Augusta is right for Tiger, but Tiger's not right for Augusta

Follow Jay Busbee on Twitter at @jaybusbee.

Yes, Tiger Woods is coming back to Augusta, and we've said for quite some time here about how good it sets up for Tiger -- familiar course, friendly gallery, protective club, respectful media. All true.

But what about whether it's good for the game of golf in general and Augusta in particular?

Now, I'm not a member of Augusta National, and chances are neither are you. So we're both equally qualified to speculate on how news of Tiger's return is being received in Butler Cabin right about now. But I can tell you this -- if there's celebration, I'm betting it's tepid at best.

Look, I'm not going to lie to you. I can't wait for Tiger to return. I'd be watching the Masters even if it wasn't my job, and I'm as interested as anyone in seeing what Tiger does. (I still think he'll break Jack Nicklaus' major record eventually.) But like every other move he's made in this entire scandal, the Masters return is based in short-sighted self-interest, with little concern for either the immediate or long-term effects on those around him.

Bear in mind, Augusta National is a private club fundamentally concerned with its own needs, not the needs of fans, media or even the golfers who play its hallowed holes. It's turned down millions in sponsor money by running commercial-free telecasts; it's invited and fought back lawsuits over its allegedly discriminatory membership policies. It has no need to be, or interest in being, the focus of a media scrum.

And yet that's exactly what Tiger Woods will be doing to Augusta in just a few weeks. Here's what Tiger is setting up Augusta for:

• An armada of tabloid journalists scouring the city of Augusta, looking for any kind of inside dirt on what goes on inside the clubhouse.

• Helicopters buzzing the course looking to get a shot of Tiger coming out the back door of the clubhouse.

• Scalpers commanding record highs for badges -- and certain people buying those badges who don't much care if they get kicked out or not. They may not reach the levels of the Australian Open fans there at right, but you can bet there will be a bit less decorum at this year's Masters than in years past.

• Somebody getting money from an online casino or tabloid site for being the first to scream out "Get in the hole!" (And, as @claytravis has noted, the inevitable followup: "That's what she said!")

• An entire week of Tiger-focused coverage, drowning out every other story in what is usually a symphony of dissonant yet unified tales blending to -- aw, hell, sorry, went a little overboard there. The Masters does that to you.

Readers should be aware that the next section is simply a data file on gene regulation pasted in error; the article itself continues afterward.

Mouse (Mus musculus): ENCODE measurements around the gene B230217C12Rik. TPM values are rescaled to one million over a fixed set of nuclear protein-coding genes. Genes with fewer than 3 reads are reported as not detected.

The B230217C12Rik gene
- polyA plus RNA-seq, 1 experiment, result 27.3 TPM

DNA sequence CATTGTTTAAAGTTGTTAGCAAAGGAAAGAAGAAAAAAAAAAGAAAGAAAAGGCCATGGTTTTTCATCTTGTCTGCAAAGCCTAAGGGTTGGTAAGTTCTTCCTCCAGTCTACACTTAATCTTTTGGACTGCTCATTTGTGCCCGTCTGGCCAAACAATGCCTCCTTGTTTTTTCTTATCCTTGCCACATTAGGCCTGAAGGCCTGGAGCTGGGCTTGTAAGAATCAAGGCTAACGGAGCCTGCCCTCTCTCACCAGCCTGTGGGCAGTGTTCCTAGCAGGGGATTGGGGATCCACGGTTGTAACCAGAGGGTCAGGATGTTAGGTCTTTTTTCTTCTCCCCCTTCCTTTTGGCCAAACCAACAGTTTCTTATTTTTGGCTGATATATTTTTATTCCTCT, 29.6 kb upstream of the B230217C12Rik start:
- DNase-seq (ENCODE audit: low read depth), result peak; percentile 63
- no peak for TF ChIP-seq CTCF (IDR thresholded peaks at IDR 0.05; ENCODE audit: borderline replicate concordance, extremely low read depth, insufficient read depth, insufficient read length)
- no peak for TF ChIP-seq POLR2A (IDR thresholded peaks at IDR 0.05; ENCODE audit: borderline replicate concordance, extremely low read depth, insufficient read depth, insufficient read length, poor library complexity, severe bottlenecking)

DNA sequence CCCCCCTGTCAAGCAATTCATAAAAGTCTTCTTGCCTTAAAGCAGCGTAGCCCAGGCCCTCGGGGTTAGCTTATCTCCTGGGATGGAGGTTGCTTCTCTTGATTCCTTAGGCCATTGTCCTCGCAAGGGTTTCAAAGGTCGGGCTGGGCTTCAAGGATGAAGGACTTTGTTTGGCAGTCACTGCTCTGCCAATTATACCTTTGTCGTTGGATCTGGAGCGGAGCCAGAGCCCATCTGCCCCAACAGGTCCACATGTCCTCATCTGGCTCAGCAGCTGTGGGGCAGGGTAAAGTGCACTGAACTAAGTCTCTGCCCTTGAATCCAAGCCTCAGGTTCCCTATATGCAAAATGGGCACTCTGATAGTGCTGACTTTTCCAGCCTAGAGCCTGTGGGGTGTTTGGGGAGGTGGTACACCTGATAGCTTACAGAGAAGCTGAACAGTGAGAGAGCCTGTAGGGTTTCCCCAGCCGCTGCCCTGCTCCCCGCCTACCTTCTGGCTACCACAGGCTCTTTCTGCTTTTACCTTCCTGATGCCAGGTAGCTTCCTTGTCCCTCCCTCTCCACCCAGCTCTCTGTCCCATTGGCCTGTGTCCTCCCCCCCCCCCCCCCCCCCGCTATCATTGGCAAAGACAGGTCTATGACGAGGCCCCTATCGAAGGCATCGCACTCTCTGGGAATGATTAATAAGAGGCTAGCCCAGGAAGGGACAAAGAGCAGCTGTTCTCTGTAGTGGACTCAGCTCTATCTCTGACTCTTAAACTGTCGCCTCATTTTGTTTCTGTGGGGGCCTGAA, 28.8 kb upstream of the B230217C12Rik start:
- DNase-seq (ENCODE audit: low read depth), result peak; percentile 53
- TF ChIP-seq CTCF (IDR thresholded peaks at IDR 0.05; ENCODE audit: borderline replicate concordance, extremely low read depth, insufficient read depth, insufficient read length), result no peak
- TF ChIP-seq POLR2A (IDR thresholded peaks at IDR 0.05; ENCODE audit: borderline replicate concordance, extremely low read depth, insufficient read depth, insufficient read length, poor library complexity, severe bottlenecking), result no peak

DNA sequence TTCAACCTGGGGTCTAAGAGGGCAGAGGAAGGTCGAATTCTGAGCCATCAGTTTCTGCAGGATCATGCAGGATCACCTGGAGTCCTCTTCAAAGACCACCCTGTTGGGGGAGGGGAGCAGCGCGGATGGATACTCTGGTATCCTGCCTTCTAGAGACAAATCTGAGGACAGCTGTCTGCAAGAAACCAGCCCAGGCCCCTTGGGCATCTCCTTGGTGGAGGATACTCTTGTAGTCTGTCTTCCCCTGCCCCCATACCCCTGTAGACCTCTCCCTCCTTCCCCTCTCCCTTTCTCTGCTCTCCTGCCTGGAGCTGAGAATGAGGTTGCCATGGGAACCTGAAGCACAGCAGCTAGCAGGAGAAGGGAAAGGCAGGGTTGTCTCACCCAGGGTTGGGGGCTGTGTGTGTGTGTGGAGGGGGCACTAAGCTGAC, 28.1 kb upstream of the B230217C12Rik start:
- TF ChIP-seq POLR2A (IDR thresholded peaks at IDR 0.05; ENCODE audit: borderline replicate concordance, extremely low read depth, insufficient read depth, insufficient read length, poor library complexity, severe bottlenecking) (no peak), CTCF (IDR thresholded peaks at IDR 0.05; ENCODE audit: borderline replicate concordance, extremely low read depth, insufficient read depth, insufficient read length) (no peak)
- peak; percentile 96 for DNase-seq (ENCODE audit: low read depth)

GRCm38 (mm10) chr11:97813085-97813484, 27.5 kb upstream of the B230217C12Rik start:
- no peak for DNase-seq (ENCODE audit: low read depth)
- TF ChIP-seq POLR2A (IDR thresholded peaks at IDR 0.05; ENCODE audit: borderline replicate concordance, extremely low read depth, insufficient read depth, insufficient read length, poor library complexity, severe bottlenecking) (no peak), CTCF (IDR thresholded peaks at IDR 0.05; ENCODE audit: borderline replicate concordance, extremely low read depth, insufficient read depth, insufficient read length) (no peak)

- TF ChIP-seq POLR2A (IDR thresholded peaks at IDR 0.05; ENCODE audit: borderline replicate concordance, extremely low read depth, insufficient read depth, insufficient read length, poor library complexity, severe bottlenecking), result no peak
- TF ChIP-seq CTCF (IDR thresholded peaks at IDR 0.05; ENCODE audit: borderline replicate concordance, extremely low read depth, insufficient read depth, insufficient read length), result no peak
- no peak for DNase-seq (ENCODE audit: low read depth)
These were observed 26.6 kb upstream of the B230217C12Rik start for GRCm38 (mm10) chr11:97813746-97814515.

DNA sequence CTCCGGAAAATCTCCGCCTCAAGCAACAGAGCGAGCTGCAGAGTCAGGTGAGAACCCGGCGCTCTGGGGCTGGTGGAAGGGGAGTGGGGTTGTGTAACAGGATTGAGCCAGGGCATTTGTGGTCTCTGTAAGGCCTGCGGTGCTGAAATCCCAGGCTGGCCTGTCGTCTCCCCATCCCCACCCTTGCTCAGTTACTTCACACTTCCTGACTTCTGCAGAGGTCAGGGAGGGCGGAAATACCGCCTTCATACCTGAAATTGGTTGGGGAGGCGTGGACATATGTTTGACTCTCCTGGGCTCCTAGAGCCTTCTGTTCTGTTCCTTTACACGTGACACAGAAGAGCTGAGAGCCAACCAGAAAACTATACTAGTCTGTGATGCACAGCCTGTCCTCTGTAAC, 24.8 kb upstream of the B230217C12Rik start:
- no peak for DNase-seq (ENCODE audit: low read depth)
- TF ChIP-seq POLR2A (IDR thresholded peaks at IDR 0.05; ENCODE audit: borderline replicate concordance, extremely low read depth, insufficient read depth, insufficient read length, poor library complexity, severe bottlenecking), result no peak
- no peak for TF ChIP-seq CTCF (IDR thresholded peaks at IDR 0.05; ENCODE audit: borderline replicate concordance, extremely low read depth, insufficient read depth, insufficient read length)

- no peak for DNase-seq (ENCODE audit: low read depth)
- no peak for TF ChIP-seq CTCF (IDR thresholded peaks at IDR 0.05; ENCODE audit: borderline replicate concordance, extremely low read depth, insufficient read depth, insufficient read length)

Plus, let's not discount the effect the Tiger circus is going to have on Woods' fellow players. Check out this little tidbit from CBS's Steve Elling:

The animosity in certain pockets of fandom is matched in certain factions of players. Two weeks ago on the driving range at the Honda Classic, a parade of players marched past a Golf Channel analyst and figuratively patted him on the back, offering congratulations for the scathing comments he had offered about Woods' remarks during his statement reading last month. One was a top 10 player, too.

A player with Orlando ties was asked about whether he had perhaps seen Woods practicing on the range and preparing to make a comeback, said that he hadn't, then turned and offered an unsolicited reaction.

"You want to know what I really think?" he said. "I could give a f---."

Now, the immediate knee-jerk reply is, "Hell with 'em. Augusta and those players should be grateful to Tiger." Wrong, wrong, wrong. Yes, Tiger has benefited the game more than any player since Arnie and Jack, and yes, he's put more money in every golfer's pocket as a result of increased purses.

But at some point, enough is enough. Woods took heat for scheduling his February apology right in the middle of the tournament sponsored by Accenture, the first company to drop him. And making his return at Augusta indicates either complete tone-deafness to the mania that will surround him -- which, given his advisors, is always a possibility -- or a complete disregard and disrespect of his fellow players and the game.

Tiger shouldn't have made Augusta his first stop back. But he did, and so here we are. Here's what Tiger ought to do to prove he actually respects the institution of golf. He needs to make a 180-degree turn on his attitude. He should sign autograph after autograph. He should pose for pictures with anybody who wants one. He should make himself available to the Masters press for extensive interviews. He should foot the bill for all the extra security that's going to be necessary because of him.

It's not too late for Tiger to wake up and realize that the days of universal love are over, that for every fan still fawning over him, there are 10 more who have walked away in disgust or disappointment. But is it going to happen? Take a wild guess.

Golf owes Tiger an enormous debt. But Tiger owes golf everything. He and the people advising him would do well to keep that in mind.

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